Coral reefs are an important part of the ocean ecosystem, they make up for the livelihood of about half a billion people. Recently, scientists have mapped the locations of coral before and after a major ocean heatwave.
Global Airborne Observatory (GAO) is an initiative of the Center for Global Discovery and Conservation Science in Hawaii. They use aircraft equipped with advanced spectrometers to map corals on and underneath the surface. These studies reveal how ocean coral ecosystems respond to rising temperatures of the ocean, pollution and other factors. It showed that reefs near heavily developed beaches are more vulnerable to mortality because more pollution is there.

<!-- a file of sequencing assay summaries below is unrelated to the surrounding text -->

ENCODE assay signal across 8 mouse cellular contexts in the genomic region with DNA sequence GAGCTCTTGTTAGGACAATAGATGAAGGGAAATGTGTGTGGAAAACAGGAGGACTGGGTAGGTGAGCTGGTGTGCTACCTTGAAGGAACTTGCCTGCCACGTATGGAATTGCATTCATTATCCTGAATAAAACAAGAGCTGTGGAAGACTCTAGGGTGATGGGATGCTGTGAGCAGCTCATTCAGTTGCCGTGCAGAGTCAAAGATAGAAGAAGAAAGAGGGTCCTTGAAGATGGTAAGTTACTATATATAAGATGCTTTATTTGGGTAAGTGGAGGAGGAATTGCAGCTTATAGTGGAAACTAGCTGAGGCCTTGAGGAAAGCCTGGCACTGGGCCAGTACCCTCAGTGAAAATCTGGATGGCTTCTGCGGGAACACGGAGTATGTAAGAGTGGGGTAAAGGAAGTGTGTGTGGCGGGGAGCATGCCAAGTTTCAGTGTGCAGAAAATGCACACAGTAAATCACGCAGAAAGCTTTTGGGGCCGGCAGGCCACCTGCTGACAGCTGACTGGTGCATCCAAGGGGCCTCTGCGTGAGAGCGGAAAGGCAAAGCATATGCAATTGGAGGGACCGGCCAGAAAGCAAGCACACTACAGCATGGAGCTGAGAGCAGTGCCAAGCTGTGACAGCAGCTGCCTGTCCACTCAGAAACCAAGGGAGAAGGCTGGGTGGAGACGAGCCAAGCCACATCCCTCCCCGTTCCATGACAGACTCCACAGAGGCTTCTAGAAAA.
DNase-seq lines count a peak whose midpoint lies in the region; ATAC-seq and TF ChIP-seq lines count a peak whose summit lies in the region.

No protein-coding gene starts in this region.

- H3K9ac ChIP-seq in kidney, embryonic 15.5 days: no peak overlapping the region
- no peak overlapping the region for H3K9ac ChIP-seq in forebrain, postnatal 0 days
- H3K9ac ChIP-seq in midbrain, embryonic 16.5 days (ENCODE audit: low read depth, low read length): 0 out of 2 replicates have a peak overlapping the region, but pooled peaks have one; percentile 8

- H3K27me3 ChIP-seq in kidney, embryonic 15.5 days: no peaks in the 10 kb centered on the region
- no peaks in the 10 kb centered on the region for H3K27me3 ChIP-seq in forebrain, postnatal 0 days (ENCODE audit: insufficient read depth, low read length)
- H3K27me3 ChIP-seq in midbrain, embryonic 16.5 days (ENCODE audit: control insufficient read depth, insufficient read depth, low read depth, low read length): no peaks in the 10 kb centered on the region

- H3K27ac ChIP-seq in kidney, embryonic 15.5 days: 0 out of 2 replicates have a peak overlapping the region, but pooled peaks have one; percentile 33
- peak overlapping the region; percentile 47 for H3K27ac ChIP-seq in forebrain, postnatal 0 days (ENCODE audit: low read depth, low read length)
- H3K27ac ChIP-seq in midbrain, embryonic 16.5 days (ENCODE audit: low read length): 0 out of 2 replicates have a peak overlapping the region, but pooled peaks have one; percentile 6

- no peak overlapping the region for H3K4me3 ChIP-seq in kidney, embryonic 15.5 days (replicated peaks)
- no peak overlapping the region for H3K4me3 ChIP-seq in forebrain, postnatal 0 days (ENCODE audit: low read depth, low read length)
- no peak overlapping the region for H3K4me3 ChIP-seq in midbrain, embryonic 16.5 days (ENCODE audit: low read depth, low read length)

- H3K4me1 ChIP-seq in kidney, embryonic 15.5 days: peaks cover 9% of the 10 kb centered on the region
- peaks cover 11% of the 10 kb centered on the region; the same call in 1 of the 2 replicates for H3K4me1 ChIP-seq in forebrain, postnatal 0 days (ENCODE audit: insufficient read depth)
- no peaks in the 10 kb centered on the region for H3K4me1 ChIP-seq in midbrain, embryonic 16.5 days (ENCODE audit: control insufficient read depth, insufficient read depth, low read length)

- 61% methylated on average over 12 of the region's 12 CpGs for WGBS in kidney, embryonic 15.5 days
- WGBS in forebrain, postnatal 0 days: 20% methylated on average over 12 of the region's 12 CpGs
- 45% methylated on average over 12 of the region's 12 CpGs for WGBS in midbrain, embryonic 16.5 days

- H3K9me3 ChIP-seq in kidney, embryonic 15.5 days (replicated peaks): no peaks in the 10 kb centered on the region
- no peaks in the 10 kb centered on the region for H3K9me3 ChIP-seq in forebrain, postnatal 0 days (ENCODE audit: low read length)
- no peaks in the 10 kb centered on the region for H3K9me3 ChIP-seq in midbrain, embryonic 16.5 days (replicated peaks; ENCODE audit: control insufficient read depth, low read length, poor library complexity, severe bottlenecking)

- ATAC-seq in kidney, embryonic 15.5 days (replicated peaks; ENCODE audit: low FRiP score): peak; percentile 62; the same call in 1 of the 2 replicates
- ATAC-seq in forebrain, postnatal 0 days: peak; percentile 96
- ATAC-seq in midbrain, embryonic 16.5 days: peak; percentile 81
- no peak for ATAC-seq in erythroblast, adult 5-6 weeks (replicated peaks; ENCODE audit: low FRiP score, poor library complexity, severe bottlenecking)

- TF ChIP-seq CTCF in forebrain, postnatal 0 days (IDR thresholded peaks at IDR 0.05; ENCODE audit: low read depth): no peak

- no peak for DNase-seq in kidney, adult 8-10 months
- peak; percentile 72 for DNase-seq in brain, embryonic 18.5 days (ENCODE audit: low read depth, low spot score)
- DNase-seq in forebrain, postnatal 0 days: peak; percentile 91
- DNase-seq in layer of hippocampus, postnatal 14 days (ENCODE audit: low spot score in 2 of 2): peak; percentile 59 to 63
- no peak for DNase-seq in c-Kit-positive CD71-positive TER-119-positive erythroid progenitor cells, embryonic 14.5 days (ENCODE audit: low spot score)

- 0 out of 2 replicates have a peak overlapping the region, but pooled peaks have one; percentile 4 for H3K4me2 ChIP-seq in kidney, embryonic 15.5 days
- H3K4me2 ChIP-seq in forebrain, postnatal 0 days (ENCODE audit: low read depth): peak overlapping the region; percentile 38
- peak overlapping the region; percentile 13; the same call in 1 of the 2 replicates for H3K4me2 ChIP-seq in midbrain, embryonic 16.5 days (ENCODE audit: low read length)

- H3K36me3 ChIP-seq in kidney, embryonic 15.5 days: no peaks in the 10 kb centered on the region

The first GAO study was done after a mass coral bleaching event in the year 2019, it mapped 8 islands and identified locations which might be safe havens for corals in times of marine heatwaves.
"Our findings highlight the new role that coral mortality and survival monitoring can play for targeted conservation that protects more corals in our changing climate," said Greg Asner, lead author of the study and director of the ASU Center for Global Discovery and Conservation Science.